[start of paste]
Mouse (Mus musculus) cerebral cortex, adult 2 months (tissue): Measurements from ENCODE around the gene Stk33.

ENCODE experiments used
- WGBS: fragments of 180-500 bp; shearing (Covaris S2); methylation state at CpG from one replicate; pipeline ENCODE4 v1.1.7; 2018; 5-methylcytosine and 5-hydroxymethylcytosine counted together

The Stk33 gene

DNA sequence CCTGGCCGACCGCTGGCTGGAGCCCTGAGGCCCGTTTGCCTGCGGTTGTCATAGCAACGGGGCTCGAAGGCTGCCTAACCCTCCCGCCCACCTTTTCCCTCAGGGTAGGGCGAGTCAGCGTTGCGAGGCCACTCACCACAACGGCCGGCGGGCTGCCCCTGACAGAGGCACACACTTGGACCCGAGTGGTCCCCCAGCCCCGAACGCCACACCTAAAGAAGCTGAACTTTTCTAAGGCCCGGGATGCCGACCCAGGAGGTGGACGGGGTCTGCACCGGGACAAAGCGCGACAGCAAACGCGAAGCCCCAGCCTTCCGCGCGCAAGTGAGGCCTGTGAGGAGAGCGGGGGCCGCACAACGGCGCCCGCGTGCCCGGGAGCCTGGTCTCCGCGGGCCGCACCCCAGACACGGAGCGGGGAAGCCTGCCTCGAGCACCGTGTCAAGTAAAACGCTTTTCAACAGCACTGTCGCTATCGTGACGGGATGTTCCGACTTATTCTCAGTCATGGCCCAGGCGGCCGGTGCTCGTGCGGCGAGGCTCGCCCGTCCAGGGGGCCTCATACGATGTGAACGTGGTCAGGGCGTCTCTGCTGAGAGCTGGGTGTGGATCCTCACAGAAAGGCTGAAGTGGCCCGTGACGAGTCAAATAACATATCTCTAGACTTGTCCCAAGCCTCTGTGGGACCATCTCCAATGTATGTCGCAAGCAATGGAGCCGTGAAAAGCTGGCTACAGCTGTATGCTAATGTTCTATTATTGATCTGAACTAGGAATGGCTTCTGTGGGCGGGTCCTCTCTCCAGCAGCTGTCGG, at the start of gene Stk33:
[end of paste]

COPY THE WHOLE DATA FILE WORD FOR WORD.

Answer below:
Mouse (Mus musculus) cerebral cortex, adult 2 months (tissue): Measurements from ENCODE around the gene Stk33.

ENCODE experiments used
- WGBS: fragments of 180-500 bp; shearing (Covaris S2); methylation state at CpG from one replicate; pipeline ENCODE4 v1.1.7; 2018; 5-methylcytosine and 5-hydroxymethylcytosine counted together

The Stk33 gene

DNA sequence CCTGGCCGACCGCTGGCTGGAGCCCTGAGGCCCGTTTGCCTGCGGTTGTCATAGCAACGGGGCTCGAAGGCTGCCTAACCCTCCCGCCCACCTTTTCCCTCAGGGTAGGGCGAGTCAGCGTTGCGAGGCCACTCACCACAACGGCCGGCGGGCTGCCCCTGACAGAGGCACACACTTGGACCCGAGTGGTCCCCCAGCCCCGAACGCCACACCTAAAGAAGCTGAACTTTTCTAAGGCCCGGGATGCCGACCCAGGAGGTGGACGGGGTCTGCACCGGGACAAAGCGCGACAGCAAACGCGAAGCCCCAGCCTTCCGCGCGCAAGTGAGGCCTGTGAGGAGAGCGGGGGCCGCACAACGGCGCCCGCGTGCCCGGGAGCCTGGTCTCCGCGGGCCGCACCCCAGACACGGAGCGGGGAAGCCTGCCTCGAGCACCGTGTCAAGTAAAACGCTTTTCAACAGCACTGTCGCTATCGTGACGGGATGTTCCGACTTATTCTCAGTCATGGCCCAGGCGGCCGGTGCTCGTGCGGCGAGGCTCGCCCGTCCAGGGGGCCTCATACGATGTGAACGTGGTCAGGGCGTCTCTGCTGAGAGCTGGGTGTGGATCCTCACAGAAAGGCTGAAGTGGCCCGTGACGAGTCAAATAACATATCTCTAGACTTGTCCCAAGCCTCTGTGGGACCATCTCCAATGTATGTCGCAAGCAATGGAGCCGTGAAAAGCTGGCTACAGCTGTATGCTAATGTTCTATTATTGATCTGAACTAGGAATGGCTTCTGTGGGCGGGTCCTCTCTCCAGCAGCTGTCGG, at the start of gene Stk33: